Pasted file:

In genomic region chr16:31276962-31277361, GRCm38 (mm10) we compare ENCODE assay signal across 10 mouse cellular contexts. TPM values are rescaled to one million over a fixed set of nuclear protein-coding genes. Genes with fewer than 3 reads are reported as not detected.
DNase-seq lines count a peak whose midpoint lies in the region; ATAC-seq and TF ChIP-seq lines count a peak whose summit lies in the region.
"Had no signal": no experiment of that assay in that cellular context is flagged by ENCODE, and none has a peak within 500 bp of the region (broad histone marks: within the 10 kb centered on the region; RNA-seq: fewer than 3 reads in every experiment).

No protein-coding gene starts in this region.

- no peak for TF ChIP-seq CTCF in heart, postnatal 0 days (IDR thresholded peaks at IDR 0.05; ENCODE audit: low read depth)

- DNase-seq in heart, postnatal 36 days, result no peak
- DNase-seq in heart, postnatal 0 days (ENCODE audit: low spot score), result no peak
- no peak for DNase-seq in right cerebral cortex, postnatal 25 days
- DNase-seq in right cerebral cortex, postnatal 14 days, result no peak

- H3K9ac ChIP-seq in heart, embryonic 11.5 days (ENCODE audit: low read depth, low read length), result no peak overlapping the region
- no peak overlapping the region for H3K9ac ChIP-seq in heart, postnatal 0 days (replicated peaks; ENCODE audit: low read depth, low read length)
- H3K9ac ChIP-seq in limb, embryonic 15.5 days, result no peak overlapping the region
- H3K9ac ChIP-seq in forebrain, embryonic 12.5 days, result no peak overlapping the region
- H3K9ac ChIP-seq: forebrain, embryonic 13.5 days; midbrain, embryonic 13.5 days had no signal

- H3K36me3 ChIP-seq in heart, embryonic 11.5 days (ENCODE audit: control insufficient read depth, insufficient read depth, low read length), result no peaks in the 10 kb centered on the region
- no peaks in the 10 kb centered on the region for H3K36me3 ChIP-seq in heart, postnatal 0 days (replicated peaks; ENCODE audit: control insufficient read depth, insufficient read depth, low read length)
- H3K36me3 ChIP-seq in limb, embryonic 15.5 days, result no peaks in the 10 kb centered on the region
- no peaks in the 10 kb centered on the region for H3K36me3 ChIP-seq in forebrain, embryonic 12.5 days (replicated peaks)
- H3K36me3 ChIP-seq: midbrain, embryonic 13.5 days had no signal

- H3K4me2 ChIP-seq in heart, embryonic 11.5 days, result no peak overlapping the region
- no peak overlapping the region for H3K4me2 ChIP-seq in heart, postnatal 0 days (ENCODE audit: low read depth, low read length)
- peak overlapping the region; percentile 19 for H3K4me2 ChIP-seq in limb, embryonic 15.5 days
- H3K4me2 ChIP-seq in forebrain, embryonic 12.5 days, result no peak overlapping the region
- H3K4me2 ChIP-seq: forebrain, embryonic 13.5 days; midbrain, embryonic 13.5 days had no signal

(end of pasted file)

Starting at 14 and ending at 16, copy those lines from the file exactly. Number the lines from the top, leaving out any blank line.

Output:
- H3K9ac ChIP-seq: forebrain, embryonic 13.5 days; midbrain, embryonic 13.5 days had no signal

- H3K36me3 ChIP-seq in heart, embryonic 11.5 days (ENCODE audit: control insufficient read depth, insufficient read depth, low read length), result no peaks in the 10 kb centered on the region
- no peaks in the 10 kb centered on the region for H3K36me3 ChIP-seq in heart, postnatal 0 days (replicated peaks; ENCODE audit: control insufficient read depth, insufficient read depth, low read length)